concrete structures. The test elucidated the complex behaviour of a coupled shear wall system<br />

under static loading conditions.<br />

Sample 1-30, Sample 2-30 and Sample 3-30 are compared under consideration of different<br />

aspects. The stiffness, ultimate strength, the plate bonding by means of shallow shear plates<br />

and shear strips and the bonding of glass <strong>fibre</strong>s and the effect of resin injection are now<br />

discussed.<br />

Stiffness<br />

The initial stiffness is evaluated using the deflection measured at a load of 20 kN. The final<br />

stiffness is found by dividing the load at failure by the deflection at this load stage.<br />

In the original test of Sample 1-30 the corrected initial stiffness was 100 % higher than in all<br />

other tests procedures. This can be put down to the fact that there was provided a stronger<br />

vertical support for the tests of the other samples (Graph 1).<br />

The initial stiffness of Sample 1-30, Sample 2-30 and Sample 3-30 increased after repair. The<br />

shallow shear plates of Sample 1-30 gave the best performance since the stiffness increased<br />

by 124 % compared to the original. Sample 3-30 increased by 83 % in its initial stiffness. The<br />

stiffness of Sample 2-30 increased by only 16 %. This behaviour can be explained when the<br />

repair mechanisms are examined. Sample 1-30 and Sample 3-30 had strong shear<br />

reinforcement after repair. The samples were over-<strong>reinforced</strong>. The opening of previous shear<br />

and tension cracks had no influence on the stiffness of the specimens since the load was<br />

completely carried by the additional reinforcement. Sample 2-30 carried weak external<br />

reinforcement. The shear strips enabled the opening of unrepaired cracks, so that the stiffness<br />

could not be increased to the level of the other specimens.<br />

<strong>Michael</strong> <strong>Siegwart</strong> 9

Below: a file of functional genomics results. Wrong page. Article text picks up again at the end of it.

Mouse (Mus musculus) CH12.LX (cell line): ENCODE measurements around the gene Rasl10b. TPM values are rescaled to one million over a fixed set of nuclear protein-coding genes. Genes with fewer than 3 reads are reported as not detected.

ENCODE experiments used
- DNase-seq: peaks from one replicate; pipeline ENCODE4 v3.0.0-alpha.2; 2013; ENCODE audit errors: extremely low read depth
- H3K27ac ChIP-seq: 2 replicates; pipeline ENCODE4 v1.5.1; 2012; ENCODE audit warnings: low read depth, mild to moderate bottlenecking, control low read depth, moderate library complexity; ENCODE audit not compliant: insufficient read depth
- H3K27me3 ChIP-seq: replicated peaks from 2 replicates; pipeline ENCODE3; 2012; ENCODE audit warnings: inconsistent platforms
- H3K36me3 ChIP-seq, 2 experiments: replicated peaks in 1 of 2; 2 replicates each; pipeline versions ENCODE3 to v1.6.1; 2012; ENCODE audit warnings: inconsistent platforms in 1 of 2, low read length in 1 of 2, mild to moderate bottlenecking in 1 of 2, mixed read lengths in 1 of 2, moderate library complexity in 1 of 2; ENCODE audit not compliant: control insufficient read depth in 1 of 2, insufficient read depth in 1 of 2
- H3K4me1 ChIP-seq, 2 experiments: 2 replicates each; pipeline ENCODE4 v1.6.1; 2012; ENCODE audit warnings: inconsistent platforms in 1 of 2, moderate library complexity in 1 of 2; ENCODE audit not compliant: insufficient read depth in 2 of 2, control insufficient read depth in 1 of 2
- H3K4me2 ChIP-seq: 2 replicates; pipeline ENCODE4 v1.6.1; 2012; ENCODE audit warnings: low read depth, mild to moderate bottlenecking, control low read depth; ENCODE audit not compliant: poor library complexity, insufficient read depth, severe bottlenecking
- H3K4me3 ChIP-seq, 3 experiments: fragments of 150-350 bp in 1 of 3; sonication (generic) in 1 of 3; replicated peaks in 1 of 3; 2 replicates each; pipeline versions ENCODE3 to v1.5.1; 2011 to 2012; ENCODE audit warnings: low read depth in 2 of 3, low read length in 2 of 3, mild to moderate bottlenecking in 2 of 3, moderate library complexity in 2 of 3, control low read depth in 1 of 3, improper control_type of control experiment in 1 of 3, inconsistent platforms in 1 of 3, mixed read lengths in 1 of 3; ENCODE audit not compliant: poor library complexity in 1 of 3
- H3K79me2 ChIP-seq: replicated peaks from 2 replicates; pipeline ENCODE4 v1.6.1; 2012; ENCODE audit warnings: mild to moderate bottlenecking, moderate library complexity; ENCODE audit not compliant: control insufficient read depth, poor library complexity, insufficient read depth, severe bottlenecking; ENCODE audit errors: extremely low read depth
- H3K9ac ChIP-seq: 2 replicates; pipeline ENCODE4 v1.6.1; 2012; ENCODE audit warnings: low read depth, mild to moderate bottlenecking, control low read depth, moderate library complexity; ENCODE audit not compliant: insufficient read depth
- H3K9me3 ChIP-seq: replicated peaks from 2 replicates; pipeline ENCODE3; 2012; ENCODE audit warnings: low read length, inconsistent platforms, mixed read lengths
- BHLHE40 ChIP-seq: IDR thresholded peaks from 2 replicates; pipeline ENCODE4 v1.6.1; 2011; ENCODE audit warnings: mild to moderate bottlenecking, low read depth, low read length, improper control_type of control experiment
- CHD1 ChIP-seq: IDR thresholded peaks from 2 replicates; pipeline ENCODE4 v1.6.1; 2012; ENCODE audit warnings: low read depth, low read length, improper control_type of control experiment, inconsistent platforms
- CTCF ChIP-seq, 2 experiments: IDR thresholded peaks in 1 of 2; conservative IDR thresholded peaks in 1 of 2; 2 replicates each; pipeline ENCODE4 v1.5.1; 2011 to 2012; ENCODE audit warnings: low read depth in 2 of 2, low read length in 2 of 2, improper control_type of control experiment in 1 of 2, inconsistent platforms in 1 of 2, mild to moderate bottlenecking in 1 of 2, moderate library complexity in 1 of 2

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Research<br />

These results can be explained as follows. The initial tests of Sample 1-30 and Sample 2-30<br />

did not load the specimen until failure. Therefore Sample 2-30 with the weakest<br />

reinforcement reached the best performance of all specimens. The shear plate of Sample 1-30<br />

transformed the forces from the beam into the shear wall. The shear wall section was weaker<br />

than the beam section. Hence the final stiffness was only 117 %. Sample 3-30 was the only<br />

specimen that was tested providing full vertical and lateral support. It was the only sample<br />

that was overloaded. The loss in the final stiffness can be explained because of the elongation<br />

of the glass <strong>fibre</strong> material that is higher than that of <strong>steel</strong> and the successful original test that<br />

loaded the specimen until failure (Graph 2).<br />

Ultimate Strength<br />

The test of Sample 1-30 and Sample 2-30 was interrupted early so that the failure could not<br />

develop to its full extent. Therefore a comparison of the “ultimate” strength before and after<br />

repair is difficult. However, the ultimate strength of Sample 3-30 increased by 7,5 %. The<br />

failure mode of all samples was a diagonal shear failure in the beam section at the final load<br />

during the first test. This changed after repair. Sample 1-30 and 3-30 did not fail in the beam<br />

section. The failure occurred at load of 84 kN and 86 kN in the joint of the beam to the shear<br />

wall section. The failure mechanism was tension failure in the concrete. Sample 3-30 failed<br />

after repair at a load of 83,5 kN due to a flexural crack near the joint to the shear wall.<br />

From these results it can be seen that the real ultimate strength of the specimen was in the<br />

range of 80 kN compared to calculated 72 kN. The real ultimate load was only reached by<br />

Sample 3-30. However the repair methods were suitable to increase the ultimate load capacity<br />

of the specimen. The tension plate determined the ultimate loading capacity after repair over<br />

the joint to the shear wall. The dimensions of the tension plates used for Sample 1-30 and<br />

Sample 2-30 were the same. Therefore, the ultimate loading capacities of Sample 1-30 and<br />

Sample 2-30 are similar 84 kN and 83,5 kN. The ultimate load capacity of Sample 3-30 was<br />

greater because the area of the tension glass <strong>fibre</strong> web was greater than for the other samples.<br />

The area for Sample 3-30 was 10 x 50 + 10 x 30 = 800 cmÄ compared to 4 x 50 + 3.5 x 30 =<br />

305 cmÄ for Sample 1-30 and Sample 2-30.<br />

<strong>Michael</strong> <strong>Siegwart</strong> 10


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Research<br />

Resin injection<br />

The resin injection was only carried out successfully for Sample 3-30. The crack width of this<br />

sample was wide enough to enable the full penetration of the crack. This was visible after the<br />

coating was removed.<br />

Steel Shear Plate and Steel Shear Strips<br />

The failure of Sample 1-30 did not occur in the beam nor in the bonded <strong>steel</strong> plates. However<br />

the quantity of <strong>steel</strong> that was used to reinforce the sample was quite considerable (overreinforcement).<br />